It only highlighted the absurdity of it all.
Keep in mind that in 2009, President Obama finally signed into law the money to provide equity pay to the Filipinos who were in the Philippines and answered the call of President Roosevelt to serve. $15,000 is a pittance. But Almeda had to fight 8 full years in appeals.
Only a medal ceremony got him through. That and being 100. Forget the medal. Every day Almeda went without compensation is an embarrassment to the U.S. government.
Dawn Mabalon, who was at the ceremony, chimed in on my FB page. "As far as I'm concerned, it's not over until we get the history straight so that all Americans understand who we are and what we have done in the making and shaping of today's America," she wrote.
Mabalon, fittingly, is an American history professor at San Francisco State. She's also a friend. But I was closer to her father, Ernesto T. Mabalon, who died in 2005 at age 80.
Ernie Mabalon was one of the unique warriors among Fil Vets of WWII. He was a guerrilla fighter at age 18 who went underground for the United States Armed Forces in the Far East when Gen. MacArthur retreated and uttered, "I shall return."
It was Mabalon and the guerrillas who kept the U.S. informed with intel during the Japanese occupation of the Philippines. In part with that help, MacArthur returned to Leyte, which led to victory in the Pacific.
But Mabalon wasn't just a USAFFE member; he was also attached to the U.S Army's E Company, 2nd Battalion of the 66th Regimental Combat team.
He ended his career a sergeant with three ribbons, and a total of six Bronze stars.
Make no mistake, the men and women honored Wednesday were no slouches.
But Dawn Mabalon knows her dad didn't do any of it for a medal.
"He would have said this," Dawn Mabalon wrote on my page. ""I wasn't a mercenary, a soldier for hire. I fought for my homeland. I deserve the benefits afforded to all who sacrificed.'"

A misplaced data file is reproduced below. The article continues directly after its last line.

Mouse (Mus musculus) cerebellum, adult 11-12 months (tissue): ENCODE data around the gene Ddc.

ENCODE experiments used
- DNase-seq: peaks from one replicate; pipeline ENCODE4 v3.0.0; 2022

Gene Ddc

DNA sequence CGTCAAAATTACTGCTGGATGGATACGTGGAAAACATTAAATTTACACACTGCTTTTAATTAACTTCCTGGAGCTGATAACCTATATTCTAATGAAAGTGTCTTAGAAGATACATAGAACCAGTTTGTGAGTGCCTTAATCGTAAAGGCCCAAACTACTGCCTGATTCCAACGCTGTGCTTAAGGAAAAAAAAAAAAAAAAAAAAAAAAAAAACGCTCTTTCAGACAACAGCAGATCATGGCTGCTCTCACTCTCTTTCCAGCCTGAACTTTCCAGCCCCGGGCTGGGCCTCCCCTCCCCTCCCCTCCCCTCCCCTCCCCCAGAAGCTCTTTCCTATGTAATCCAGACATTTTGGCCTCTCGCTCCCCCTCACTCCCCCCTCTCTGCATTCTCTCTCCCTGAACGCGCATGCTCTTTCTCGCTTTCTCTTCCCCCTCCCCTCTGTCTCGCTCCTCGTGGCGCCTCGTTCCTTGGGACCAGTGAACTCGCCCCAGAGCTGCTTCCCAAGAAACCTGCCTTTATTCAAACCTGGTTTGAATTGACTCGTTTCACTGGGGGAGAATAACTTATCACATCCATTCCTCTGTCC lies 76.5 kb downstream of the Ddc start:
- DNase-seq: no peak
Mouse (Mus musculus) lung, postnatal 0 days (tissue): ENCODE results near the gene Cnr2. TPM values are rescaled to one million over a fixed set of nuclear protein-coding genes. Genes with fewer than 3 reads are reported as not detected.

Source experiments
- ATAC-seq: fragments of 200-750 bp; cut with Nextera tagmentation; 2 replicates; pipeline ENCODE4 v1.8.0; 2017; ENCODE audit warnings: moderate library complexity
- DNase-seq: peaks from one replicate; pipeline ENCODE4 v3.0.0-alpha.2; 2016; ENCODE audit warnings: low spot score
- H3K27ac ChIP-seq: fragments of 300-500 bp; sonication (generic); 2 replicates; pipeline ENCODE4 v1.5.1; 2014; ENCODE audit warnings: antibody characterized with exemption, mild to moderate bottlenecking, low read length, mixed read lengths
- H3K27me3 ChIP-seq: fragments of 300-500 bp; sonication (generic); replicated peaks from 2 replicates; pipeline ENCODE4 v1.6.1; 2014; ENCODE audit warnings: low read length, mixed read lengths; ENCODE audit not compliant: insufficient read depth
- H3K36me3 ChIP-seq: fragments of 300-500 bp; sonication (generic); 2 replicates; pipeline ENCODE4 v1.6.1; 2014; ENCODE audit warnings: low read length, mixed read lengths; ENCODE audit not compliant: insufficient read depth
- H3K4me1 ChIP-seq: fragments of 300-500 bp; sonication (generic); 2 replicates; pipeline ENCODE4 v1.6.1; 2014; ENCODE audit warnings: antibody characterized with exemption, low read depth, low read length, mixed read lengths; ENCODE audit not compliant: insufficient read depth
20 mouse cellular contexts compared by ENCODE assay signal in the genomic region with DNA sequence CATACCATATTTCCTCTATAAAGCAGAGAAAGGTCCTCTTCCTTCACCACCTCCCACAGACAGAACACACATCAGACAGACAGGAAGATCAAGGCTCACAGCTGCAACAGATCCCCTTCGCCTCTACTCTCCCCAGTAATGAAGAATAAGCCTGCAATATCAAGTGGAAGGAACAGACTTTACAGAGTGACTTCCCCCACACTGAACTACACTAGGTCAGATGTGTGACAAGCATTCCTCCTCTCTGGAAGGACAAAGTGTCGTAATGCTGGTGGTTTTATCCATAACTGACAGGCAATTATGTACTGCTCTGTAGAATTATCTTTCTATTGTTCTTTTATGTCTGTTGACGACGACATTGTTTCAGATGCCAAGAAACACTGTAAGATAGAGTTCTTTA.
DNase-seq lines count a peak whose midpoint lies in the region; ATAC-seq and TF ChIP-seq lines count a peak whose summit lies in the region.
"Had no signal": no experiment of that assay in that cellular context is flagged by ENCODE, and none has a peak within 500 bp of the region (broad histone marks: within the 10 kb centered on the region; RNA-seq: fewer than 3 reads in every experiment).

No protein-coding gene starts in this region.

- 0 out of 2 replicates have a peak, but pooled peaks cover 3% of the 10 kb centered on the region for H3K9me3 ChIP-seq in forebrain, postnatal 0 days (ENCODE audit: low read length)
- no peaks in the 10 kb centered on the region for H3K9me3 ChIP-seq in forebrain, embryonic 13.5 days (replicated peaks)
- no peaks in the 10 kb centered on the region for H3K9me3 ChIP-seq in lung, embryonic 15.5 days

Ernie was one tough guy. And once his fight was done, thank goodness, soldiers like Almeda never gave up.
Filipinos who still aren't sure if their family member qualifies for a replica medal should go to www.filvetrep.org for more information.
The confusion comes because the Filipino Americans who served in the regular U.S. Army were not subject to the Rescission Act of 1946 which started the whole equity fight.
There were 240,000 who were screwed by that, most of whom died waiting.
The Filipino Americans who enlisted in the U.S., weren’t part of that battle. But their service and valor were still worthy of honor. With this medal of honor, Congress adds them on as a feel good measure. And heck, here’s Almeda’s money too.
The Filipino WWII vets now join a long list of fighters who faced discrimination even in valor. The list includes the Tuskeegee Airmen, the 442nd of Nisei veterans, the Navajo Code Talkers, and the all-Hispanic 65th Infantry Regiment of the Korean War, all of which have been honored with the Congressional Gold Medal. Only the Filipino vets had to fight to restore the legitimacy of their service.
But how's this for irony of ironies. The Filipino vets got their medal and stand among fellow honorees like Gen. Douglas MacArthur, who led most of the vets to victory. And then there was awardee President Harry S. Truman, who signed the Rescission Act of 1946 taking away benefits from the Filipino vets.
As I said, I wasn’t at the ceremony.. My father missed out on the war. And in that sense, he missed out on the best route Filipinos had to the American middle class.
The path went from American colonial who couldn't own property, to a spot in the military, to GI Bill recipient. Service to America was the affirmative action where you put your body on the line. And it was the difference for many families.
So it was great to see friends and family post their pictures on the web to capture the joy of their veteran getting the heralded Congressional Gold Medal.
My Uncle Mel was represented by his son-in-law, Lt. General Ed Soriano. It was a great honor for my cousins and the entire Guillermo family.
But it's just one night after 70 years.
Like old soldiers, the night's memory will fade away.
It won't take away the pain of denial and the scars of a bitter fight waged against Congress, which was happy to play the attrition game--counting on veterans dying--before being forced to take action.
Congress deserves no medal for that. Not even its own.
EMIL GUILLERMO is an award-winning journalist and commentator who writes from Northern California. He recently won the 2015 Dr. Suzanne Ahn Award for Civil Rights and Social Justice from the Asian American Journalists Association California.